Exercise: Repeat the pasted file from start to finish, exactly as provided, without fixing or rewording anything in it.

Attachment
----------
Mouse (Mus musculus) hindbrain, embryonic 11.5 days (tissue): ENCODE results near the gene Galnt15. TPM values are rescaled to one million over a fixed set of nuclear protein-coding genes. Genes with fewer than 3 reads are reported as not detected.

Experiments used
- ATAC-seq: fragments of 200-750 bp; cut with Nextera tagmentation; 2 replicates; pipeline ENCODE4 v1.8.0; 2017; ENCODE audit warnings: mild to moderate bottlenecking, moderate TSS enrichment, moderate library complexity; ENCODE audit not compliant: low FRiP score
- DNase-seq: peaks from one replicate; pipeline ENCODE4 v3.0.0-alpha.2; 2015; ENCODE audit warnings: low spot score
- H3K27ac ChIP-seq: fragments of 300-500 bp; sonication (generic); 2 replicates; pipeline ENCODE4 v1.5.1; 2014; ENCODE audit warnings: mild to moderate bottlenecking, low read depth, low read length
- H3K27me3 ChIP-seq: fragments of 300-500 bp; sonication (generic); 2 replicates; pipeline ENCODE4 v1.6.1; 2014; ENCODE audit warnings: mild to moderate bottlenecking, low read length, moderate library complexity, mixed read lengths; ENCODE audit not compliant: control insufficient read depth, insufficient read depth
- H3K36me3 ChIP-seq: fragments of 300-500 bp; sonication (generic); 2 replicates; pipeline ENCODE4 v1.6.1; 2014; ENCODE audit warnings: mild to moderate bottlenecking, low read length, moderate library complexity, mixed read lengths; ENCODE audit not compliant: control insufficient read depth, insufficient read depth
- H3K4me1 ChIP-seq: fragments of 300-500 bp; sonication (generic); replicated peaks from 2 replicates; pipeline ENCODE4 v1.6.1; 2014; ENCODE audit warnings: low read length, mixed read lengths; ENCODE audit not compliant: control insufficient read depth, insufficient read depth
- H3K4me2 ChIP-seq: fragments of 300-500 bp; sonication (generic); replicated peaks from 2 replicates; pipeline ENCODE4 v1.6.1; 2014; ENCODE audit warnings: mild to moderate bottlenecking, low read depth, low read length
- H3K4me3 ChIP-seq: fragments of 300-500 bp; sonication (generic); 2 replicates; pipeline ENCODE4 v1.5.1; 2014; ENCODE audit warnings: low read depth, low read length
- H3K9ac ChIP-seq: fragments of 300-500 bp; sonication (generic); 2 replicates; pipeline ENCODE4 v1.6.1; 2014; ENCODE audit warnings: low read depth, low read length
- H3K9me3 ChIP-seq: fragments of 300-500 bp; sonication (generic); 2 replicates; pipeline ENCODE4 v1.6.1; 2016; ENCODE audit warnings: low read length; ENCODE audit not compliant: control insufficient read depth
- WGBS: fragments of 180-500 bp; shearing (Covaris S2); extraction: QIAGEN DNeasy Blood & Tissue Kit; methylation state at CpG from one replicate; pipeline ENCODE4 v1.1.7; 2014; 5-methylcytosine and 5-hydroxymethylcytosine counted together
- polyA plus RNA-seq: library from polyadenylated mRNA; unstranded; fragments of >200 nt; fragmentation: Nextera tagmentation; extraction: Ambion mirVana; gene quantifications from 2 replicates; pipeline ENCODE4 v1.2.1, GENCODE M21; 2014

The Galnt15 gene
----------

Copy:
Mouse (Mus musculus) hindbrain, embryonic 11.5 days (tissue): ENCODE results near the gene Galnt15. TPM values are rescaled to one million over a fixed set of nuclear protein-coding genes. Genes with fewer than 3 reads are reported as not detected.

Experiments used
- ATAC-seq: fragments of 200-750 bp; cut with Nextera tagmentation; 2 replicates; pipeline ENCODE4 v1.8.0; 2017; ENCODE audit warnings: mild to moderate bottlenecking, moderate TSS enrichment, moderate library complexity; ENCODE audit not compliant: low FRiP score
- DNase-seq: peaks from one replicate; pipeline ENCODE4 v3.0.0-alpha.2; 2015; ENCODE audit warnings: low spot score
- H3K27ac ChIP-seq: fragments of 300-500 bp; sonication (generic); 2 replicates; pipeline ENCODE4 v1.5.1; 2014; ENCODE audit warnings: mild to moderate bottlenecking, low read depth, low read length
- H3K27me3 ChIP-seq: fragments of 300-500 bp; sonication (generic); 2 replicates; pipeline ENCODE4 v1.6.1; 2014; ENCODE audit warnings: mild to moderate bottlenecking, low read length, moderate library complexity, mixed read lengths; ENCODE audit not compliant: control insufficient read depth, insufficient read depth
- H3K36me3 ChIP-seq: fragments of 300-500 bp; sonication (generic); 2 replicates; pipeline ENCODE4 v1.6.1; 2014; ENCODE audit warnings: mild to moderate bottlenecking, low read length, moderate library complexity, mixed read lengths; ENCODE audit not compliant: control insufficient read depth, insufficient read depth
- H3K4me1 ChIP-seq: fragments of 300-500 bp; sonication (generic); replicated peaks from 2 replicates; pipeline ENCODE4 v1.6.1; 2014; ENCODE audit warnings: low read length, mixed read lengths; ENCODE audit not compliant: control insufficient read depth, insufficient read depth
- H3K4me2 ChIP-seq: fragments of 300-500 bp; sonication (generic); replicated peaks from 2 replicates; pipeline ENCODE4 v1.6.1; 2014; ENCODE audit warnings: mild to moderate bottlenecking, low read depth, low read length
- H3K4me3 ChIP-seq: fragments of 300-500 bp; sonication (generic); 2 replicates; pipeline ENCODE4 v1.5.1; 2014; ENCODE audit warnings: low read depth, low read length
- H3K9ac ChIP-seq: fragments of 300-500 bp; sonication (generic); 2 replicates; pipeline ENCODE4 v1.6.1; 2014; ENCODE audit warnings: low read depth, low read length
- H3K9me3 ChIP-seq: fragments of 300-500 bp; sonication (generic); 2 replicates; pipeline ENCODE4 v1.6.1; 2016; ENCODE audit warnings: low read length; ENCODE audit not compliant: control insufficient read depth
- WGBS: fragments of 180-500 bp; shearing (Covaris S2); extraction: QIAGEN DNeasy Blood & Tissue Kit; methylation state at CpG from one replicate; pipeline ENCODE4 v1.1.7; 2014; 5-methylcytosine and 5-hydroxymethylcytosine counted together
- polyA plus RNA-seq: library from polyadenylated mRNA; unstranded; fragments of >200 nt; fragmentation: Nextera tagmentation; extraction: Ambion mirVana; gene quantifications from 2 replicates; pipeline ENCODE4 v1.2.1, GENCODE M21; 2014

The Galnt15 gene